The Benefits of BSN over ADN Essay examples

The Benefits of BSN over ADN Essay examples

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The national shortage of Registered Nurses (RNs) has helped generate formidable interest in the nursing profession among people entering the workforce and those pursuing a career change. According to a report issued by the U.S. Department of Health and Human Service in 2002, the national population is continuing to grow and age and medical services continue to advance, so the need for nurses will continue to increase. They report from 2000 to 2020 the predicted shortage of nurses is expected to grow to 29 percent, compared to a 6 percent shortage in 2000. With the projected supply, demand, and shortage of registered nurses and nursing salaries ever-increasing, the nursing profession can offer countless opportunities. But first one must determine which educational path to pursue, Bachelor of Science in Nursing (BSN) or Associate Degree in nursing (ADN). Most will initially be educated at the associate degree level, even though the American Organization of Nursing Executives (AONE) has recommended a baccalaureate level as a minimal for entry-level nurses. With the expanding number of RN to BSN programs available there is always the option to further one’s education at a later date. The benefits for acquiring a BSN over an ADN include a better knowledge for evidence-based practice, an increased advantage for promotion, and the necessary gateway for higher education.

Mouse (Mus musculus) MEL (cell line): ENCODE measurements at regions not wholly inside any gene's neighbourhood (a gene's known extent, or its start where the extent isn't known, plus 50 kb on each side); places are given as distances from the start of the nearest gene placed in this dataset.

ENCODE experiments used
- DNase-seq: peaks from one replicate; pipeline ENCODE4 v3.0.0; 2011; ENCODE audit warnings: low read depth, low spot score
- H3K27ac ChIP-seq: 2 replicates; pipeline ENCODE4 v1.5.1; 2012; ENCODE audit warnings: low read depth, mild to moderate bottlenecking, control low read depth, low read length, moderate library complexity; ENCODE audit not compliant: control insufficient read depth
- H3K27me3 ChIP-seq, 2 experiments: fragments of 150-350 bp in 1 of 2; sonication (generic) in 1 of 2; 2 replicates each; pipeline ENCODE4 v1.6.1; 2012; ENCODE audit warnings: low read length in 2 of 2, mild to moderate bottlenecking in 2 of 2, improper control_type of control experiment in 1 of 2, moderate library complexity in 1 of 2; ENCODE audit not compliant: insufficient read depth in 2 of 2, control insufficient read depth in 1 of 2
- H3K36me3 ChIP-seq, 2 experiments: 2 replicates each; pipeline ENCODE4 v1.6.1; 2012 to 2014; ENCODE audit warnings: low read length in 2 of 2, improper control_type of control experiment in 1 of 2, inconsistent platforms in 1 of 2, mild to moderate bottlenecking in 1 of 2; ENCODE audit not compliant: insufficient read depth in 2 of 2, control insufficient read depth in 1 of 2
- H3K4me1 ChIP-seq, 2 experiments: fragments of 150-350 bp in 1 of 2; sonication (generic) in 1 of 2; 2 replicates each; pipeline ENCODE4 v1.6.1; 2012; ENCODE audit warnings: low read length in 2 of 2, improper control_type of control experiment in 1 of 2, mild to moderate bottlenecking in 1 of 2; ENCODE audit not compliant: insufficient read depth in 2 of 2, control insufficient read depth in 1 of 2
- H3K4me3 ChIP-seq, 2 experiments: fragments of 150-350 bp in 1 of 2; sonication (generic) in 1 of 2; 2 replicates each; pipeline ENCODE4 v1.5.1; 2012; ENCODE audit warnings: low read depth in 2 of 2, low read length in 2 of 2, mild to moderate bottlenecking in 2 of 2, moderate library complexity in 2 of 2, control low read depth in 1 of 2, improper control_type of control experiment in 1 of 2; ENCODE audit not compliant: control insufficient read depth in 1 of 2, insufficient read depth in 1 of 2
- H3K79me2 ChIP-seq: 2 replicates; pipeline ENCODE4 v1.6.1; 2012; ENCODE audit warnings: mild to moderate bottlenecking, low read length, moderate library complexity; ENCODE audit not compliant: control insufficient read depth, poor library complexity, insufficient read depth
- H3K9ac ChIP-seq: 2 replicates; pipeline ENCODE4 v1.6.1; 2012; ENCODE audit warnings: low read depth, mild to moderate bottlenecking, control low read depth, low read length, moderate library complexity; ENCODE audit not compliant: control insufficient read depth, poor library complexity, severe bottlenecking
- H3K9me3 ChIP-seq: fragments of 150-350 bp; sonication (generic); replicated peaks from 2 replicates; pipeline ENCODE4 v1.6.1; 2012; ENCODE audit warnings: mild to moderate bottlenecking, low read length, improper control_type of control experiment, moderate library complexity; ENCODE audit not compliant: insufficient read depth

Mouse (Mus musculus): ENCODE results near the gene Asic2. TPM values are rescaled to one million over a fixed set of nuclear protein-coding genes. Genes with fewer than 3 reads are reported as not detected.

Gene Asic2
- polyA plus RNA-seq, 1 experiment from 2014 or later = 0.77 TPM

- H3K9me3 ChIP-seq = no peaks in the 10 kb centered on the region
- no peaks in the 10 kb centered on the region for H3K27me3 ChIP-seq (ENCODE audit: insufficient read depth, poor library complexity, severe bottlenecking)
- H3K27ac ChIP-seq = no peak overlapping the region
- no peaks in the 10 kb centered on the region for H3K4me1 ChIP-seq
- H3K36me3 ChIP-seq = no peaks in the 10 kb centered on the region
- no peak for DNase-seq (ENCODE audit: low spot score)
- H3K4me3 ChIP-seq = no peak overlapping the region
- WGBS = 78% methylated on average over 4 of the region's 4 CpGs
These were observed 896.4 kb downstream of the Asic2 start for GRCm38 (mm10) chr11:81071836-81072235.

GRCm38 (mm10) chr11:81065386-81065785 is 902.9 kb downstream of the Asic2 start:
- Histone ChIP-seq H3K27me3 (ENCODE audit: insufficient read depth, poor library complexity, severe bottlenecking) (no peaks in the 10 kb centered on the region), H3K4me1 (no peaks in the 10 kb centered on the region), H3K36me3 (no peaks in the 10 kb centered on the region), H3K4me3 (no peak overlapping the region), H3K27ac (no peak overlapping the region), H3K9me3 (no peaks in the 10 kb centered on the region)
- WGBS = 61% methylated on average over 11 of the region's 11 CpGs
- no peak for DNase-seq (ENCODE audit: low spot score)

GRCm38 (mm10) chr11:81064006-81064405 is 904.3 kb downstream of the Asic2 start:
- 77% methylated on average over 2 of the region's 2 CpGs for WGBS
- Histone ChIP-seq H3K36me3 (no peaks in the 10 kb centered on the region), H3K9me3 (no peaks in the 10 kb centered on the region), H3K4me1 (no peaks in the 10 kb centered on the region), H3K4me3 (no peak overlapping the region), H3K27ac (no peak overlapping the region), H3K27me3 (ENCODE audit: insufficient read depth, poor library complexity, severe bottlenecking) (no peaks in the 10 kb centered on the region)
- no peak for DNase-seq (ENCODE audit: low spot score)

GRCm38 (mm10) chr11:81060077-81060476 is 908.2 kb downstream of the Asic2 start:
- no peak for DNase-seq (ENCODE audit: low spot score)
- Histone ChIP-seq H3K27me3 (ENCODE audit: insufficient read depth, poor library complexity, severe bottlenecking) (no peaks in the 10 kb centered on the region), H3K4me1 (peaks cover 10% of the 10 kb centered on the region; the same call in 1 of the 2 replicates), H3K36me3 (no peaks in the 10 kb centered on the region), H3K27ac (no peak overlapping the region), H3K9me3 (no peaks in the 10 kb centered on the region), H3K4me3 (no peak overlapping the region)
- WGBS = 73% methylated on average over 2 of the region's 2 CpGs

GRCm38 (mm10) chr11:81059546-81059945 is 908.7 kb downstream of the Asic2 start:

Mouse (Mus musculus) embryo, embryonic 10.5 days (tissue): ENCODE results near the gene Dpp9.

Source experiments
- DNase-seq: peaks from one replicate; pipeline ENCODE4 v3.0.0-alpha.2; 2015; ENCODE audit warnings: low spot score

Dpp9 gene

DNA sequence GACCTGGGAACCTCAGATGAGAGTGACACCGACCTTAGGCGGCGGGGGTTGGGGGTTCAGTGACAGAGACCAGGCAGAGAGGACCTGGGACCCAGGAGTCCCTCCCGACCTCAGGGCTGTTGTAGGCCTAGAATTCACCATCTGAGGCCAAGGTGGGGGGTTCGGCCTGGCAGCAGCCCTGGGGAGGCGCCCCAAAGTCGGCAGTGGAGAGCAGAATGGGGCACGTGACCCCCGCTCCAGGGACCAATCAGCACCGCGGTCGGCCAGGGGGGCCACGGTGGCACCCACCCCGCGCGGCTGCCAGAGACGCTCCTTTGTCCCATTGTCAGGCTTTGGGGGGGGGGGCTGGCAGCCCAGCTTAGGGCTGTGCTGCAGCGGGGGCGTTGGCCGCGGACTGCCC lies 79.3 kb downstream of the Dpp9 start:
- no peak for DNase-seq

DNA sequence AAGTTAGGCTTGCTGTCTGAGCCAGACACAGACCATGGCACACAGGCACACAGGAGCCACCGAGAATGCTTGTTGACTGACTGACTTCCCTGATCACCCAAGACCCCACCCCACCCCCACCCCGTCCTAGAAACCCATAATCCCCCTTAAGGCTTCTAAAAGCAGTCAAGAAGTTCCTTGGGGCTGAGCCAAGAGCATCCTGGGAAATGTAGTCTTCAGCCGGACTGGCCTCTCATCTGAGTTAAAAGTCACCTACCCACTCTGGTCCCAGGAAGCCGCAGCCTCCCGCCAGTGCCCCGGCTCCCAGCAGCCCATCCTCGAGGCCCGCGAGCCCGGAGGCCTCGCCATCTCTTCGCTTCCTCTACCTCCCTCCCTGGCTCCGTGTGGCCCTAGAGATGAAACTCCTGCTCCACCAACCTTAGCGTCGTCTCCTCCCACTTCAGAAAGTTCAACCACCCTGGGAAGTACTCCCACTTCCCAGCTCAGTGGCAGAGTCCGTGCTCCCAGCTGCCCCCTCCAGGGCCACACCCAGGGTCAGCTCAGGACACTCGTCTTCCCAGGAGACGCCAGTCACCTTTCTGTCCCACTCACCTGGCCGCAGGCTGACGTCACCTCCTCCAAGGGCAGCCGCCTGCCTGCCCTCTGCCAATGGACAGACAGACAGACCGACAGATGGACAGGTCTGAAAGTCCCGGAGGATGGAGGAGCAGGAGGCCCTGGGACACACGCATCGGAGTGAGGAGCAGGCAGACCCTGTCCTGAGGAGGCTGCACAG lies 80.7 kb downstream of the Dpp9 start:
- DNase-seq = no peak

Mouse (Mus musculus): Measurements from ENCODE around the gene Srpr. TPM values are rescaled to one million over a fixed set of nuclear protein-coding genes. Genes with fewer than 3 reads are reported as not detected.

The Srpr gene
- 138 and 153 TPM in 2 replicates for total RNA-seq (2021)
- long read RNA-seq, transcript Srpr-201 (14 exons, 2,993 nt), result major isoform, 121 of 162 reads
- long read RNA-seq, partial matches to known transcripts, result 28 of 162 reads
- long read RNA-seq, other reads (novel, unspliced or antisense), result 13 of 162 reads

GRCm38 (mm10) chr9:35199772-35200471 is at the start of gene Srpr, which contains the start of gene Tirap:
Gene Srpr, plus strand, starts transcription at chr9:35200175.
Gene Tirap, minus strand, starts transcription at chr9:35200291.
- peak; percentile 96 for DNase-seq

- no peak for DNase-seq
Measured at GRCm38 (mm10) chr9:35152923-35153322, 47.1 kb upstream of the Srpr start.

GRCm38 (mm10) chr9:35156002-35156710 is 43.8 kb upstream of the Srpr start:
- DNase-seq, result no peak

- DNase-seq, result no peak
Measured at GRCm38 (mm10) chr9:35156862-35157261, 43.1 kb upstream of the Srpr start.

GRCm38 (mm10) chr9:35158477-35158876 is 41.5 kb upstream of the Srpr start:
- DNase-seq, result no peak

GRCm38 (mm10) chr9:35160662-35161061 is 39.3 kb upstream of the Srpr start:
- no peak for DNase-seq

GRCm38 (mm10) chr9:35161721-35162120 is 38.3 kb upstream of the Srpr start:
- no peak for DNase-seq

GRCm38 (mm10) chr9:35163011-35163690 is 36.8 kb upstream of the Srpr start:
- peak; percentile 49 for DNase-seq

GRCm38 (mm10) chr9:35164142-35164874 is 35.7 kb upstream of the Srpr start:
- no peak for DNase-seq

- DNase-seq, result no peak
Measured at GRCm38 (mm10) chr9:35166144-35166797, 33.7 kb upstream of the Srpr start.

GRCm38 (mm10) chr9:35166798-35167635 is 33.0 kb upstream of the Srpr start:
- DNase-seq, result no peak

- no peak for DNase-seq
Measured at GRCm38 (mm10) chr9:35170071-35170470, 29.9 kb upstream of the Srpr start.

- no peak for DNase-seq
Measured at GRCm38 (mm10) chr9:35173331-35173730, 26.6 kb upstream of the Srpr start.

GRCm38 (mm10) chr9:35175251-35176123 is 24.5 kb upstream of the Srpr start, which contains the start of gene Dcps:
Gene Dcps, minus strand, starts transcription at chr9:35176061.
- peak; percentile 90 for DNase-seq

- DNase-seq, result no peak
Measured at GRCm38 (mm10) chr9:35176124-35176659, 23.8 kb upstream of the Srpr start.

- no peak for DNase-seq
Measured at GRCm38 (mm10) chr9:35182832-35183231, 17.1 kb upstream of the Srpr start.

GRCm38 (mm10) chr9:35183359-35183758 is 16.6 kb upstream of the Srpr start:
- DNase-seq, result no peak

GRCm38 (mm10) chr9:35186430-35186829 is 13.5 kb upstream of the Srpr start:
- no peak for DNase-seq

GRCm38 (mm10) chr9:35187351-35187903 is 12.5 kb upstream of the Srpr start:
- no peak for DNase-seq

Many may argue that one is just as capable as the other in offering patient care. But recent studies conducted by Aiken et al. have shown nurses educated at higher levels are better prepared for delivering optimal patient care. One of the key eliminates is evidence-based practice. BSN programs provide the knowledge and preparation needed for evidence-based prac...


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...consider bsn education. Journal of Perinatal & Neonatal Nursing, 22 (2), 88-90. doi: 10.1097/01.JPN.0000319092.74920.32
Peirce, A. G. (2010). The essential imperative of basic nursing education: an ethical discourse. Advances in Nursing Science, 33(4), 320-328. doi: 10.1097/ANS.0b013e3181fb2eba
Raines, C., & Taglaireni, M. (2008). Career pathways in nursing: entry points and academic progression. Online Journal of Issues in Nursing, 13(3), 3. doi: 10.3912/OJIN.Vol13No03Man01
Spencer, J. (2008). Increasing RN-BSN enrollments: facilitating articulation through curriculum reform. Journal of Continuing Education in Nursing, 39(7), 307-313. Retrieved from EBSCOhost.
U.S. Department of Health and Human Services. (2005). FY 2006 budget in brief: health resources and services administration. Retrieved June 5, 2011, from http://www.hhs.gov/budget/06budget/healthres.html

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